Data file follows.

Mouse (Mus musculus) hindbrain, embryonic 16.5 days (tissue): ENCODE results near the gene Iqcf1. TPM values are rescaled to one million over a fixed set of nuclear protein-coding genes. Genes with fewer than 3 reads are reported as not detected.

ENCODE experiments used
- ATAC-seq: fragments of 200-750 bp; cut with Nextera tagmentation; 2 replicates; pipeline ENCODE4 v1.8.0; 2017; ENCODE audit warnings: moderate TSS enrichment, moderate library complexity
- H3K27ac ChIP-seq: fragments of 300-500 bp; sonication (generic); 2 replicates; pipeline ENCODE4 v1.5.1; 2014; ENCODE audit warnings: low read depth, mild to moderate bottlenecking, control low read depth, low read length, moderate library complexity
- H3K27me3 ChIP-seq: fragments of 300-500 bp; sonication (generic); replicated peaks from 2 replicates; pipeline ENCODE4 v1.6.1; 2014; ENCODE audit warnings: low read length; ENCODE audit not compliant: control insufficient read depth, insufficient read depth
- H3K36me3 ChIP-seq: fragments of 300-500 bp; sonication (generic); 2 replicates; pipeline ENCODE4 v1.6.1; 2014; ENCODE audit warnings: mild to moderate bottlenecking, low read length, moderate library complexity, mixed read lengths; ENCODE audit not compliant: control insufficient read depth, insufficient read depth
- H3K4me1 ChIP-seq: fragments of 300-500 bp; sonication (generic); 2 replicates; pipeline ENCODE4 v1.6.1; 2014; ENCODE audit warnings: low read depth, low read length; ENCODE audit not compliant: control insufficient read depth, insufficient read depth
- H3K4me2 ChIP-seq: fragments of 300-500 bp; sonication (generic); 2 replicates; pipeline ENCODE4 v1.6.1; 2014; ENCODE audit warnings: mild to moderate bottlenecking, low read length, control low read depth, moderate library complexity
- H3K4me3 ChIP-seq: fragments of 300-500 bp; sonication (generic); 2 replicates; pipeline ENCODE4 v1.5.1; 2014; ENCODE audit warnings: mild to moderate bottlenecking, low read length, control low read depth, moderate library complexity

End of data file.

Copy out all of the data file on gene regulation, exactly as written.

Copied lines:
Mouse (Mus musculus) hindbrain, embryonic 16.5 days (tissue): ENCODE results near the gene Iqcf1. TPM values are rescaled to one million over a fixed set of nuclear protein-coding genes. Genes with fewer than 3 reads are reported as not detected.

ENCODE experiments used
- ATAC-seq: fragments of 200-750 bp; cut with Nextera tagmentation; 2 replicates; pipeline ENCODE4 v1.8.0; 2017; ENCODE audit warnings: moderate TSS enrichment, moderate library complexity
- H3K27ac ChIP-seq: fragments of 300-500 bp; sonication (generic); 2 replicates; pipeline ENCODE4 v1.5.1; 2014; ENCODE audit warnings: low read depth, mild to moderate bottlenecking, control low read depth, low read length, moderate library complexity
- H3K27me3 ChIP-seq: fragments of 300-500 bp; sonication (generic); replicated peaks from 2 replicates; pipeline ENCODE4 v1.6.1; 2014; ENCODE audit warnings: low read length; ENCODE audit not compliant: control insufficient read depth, insufficient read depth
- H3K36me3 ChIP-seq: fragments of 300-500 bp; sonication (generic); 2 replicates; pipeline ENCODE4 v1.6.1; 2014; ENCODE audit warnings: mild to moderate bottlenecking, low read length, moderate library complexity, mixed read lengths; ENCODE audit not compliant: control insufficient read depth, insufficient read depth
- H3K4me1 ChIP-seq: fragments of 300-500 bp; sonication (generic); 2 replicates; pipeline ENCODE4 v1.6.1; 2014; ENCODE audit warnings: low read depth, low read length; ENCODE audit not compliant: control insufficient read depth, insufficient read depth
- H3K4me2 ChIP-seq: fragments of 300-500 bp; sonication (generic); 2 replicates; pipeline ENCODE4 v1.6.1; 2014; ENCODE audit warnings: mild to moderate bottlenecking, low read length, control low read depth, moderate library complexity
- H3K4me3 ChIP-seq: fragments of 300-500 bp; sonication (generic); 2 replicates; pipeline ENCODE4 v1.5.1; 2014; ENCODE audit warnings: mild to moderate bottlenecking, low read length, control low read depth, moderate library complexity